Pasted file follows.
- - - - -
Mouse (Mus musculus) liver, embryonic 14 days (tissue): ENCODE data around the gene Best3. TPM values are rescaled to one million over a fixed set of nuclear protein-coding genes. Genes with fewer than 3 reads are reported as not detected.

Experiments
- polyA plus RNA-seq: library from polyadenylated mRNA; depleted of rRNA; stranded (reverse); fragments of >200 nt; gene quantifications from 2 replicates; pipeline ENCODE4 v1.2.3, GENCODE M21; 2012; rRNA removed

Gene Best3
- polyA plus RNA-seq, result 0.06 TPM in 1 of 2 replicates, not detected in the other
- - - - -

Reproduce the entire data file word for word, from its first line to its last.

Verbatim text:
Mouse (Mus musculus) liver, embryonic 14 days (tissue): ENCODE data around the gene Best3. TPM values are rescaled to one million over a fixed set of nuclear protein-coding genes. Genes with fewer than 3 reads are reported as not detected.

Experiments
- polyA plus RNA-seq: library from polyadenylated mRNA; depleted of rRNA; stranded (reverse); fragments of >200 nt; gene quantifications from 2 replicates; pipeline ENCODE4 v1.2.3, GENCODE M21; 2012; rRNA removed

Gene Best3
- polyA plus RNA-seq, result 0.06 TPM in 1 of 2 replicates, not detected in the other